5. Frequently there is overcommitment to a certain project concept at an early stage, resulting in “lock‐in” or “capture,” leaving alternative analysis weak or absent, and leading to escalated commitment in later stages.
6.Due to the large sums of money involved, principal‐agent problems and rent‐seeking behavior are common, as is optimism bias.
7. The project scope or ambition level will typically change significantly over time.
8. Delivery is a high‐risk, unpredictable activity, with overexposure to so‐called “black swans,” that is, extreme events with massively negative outcomes. Managers tend to ignore this, treating projects as if they exist largely in a deterministic Newtonian world of cause, effect, and control.
9. Statistical evidence shows that such complexity and unplanned events are often unaccounted for, leaving budget and time contingencies inadequate.
10. As a consequence, misinformation about costs, schedules, benefits, and risks is the norm throughout project development and decision making. The result is cost overruns, delays, and benefit shortfalls that undermine project viability during project implementation and operations.
THE IRON LAW OF MEGAPROJECTS
Performance data for megaprojects speak their own language. Nine out of ten such projects have cost overruns. Overruns of up to 50 percent in real terms are common, over 50 percent not uncommon. Cost overrun for the Channel Tunnel, the longest underwater rail tunnel in Europe, connecting the UK and France, was 80 percent in real terms. For Boston’s Big Dig, 220 percent. The Sydney Opera House, 1,400 percent. Similarly, benefit shortfalls of up to 50 percent are also common, and above 50 percent not uncommon.
As a case in point, consider the Channel Tunnel in more detail. This project was originally promoted as highly beneficial both economically and financially. In fact, costs went 80 percent over budget for construction, as mentioned above, and 140 percent for financing. Revenues have been half of those forecasted. The internal rate of return on the investment is negative, with a total loss to the British economy of $17.8 billion. Thus the Channel Tunnel detracts from the economy instead of adding to it. This is difficult to believe when you use the service, which is fast, convenient, and competitive with alternative modes of travel. But in fact each passenger is heavily subsidized. Not by the taxpayer this time, but by the many private investors who lost their money when Eurotunnel, the company that built and opened the channel, went insolvent and was financially restructured. This drives home an important point: A megaproject may well be a technological success but a financial failure, and many are. An economic and financial ex post evaluation of the Channel Tunnel, which systematically compared actual with forecasted costs and benefits, concluded that “the British economy would have been better off had the tunnel never been constructed.”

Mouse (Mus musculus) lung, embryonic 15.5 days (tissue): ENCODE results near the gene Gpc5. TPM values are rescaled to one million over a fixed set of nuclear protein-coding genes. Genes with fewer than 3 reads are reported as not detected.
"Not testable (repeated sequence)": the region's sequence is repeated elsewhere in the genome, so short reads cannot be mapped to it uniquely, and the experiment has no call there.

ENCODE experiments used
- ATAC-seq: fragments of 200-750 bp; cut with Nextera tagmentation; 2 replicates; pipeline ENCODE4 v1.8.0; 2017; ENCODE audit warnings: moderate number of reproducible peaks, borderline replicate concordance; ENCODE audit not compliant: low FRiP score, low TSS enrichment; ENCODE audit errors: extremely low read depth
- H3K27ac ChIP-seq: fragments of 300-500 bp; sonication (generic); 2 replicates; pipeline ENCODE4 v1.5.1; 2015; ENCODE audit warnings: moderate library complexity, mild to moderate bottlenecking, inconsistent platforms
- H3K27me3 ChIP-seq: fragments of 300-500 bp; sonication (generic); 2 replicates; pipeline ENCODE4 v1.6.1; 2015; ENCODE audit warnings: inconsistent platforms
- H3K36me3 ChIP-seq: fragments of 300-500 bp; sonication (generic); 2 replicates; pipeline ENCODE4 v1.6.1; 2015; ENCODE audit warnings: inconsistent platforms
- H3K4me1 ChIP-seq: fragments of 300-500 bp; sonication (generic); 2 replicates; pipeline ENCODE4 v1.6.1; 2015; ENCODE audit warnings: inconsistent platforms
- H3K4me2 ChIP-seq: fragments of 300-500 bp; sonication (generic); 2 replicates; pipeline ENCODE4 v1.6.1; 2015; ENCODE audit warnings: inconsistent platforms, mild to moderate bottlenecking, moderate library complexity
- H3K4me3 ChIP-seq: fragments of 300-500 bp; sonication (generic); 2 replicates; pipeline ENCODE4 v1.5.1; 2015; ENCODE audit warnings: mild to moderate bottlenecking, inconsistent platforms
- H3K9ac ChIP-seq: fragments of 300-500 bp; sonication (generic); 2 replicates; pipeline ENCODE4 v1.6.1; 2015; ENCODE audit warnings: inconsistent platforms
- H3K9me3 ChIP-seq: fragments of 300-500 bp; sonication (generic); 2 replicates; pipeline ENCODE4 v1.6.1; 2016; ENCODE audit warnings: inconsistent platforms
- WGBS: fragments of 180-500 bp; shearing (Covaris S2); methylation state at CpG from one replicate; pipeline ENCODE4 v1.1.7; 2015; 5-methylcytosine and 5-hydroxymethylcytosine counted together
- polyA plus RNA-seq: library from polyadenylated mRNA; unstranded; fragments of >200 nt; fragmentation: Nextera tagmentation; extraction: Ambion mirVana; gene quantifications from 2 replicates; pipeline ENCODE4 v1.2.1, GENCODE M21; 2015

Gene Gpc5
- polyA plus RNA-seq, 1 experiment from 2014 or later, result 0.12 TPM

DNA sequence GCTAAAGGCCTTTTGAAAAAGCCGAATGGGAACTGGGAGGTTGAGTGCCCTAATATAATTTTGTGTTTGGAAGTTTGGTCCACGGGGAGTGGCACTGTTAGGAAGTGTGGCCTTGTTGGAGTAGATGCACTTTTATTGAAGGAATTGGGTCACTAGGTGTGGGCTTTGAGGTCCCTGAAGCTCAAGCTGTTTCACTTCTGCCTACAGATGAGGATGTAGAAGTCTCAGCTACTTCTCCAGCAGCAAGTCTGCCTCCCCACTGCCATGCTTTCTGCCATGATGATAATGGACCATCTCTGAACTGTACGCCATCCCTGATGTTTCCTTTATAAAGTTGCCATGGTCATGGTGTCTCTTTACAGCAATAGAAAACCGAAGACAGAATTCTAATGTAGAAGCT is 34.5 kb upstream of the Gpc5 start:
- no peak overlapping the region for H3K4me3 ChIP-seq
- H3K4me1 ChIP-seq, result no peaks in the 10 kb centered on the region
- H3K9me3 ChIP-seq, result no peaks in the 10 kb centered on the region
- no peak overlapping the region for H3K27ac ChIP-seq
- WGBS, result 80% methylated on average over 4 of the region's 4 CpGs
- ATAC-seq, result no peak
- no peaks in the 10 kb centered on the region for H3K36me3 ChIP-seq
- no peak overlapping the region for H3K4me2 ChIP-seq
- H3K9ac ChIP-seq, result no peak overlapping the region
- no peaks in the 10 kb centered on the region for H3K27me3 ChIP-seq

If, as the evidence indicates, approximately one out of ten megaprojects is on budget, one out of ten is on schedule, and one out of ten delivers the promised benefits, then approximately one in a thousand projects is a success, defined as on target for all three. Even if the numbers were wrong by a factor of two, the success rate would still be dismal. This serves to illustrate what may be called the “iron law of megaprojects”: over budget, over time, over and over again.
HIRSCHMAN’S HIDING HAND, REVISITED
One may argue, of course, as was famously done by Albert Hirschman, that if people knew in advance the real costs and challenges involved in delivering a large project, nothing would ever get built — so it is better not to know, because ignorance helps get projects started. A particularly candid articulation of the nothing‐would‐ever‐get‐built argument came from former California State Assembly speaker and mayor of San Francisco Willie Brown, discussing a large cost overrun on the San Francisco Transbay Terminal megaproject in his San Francisco Chronicle column: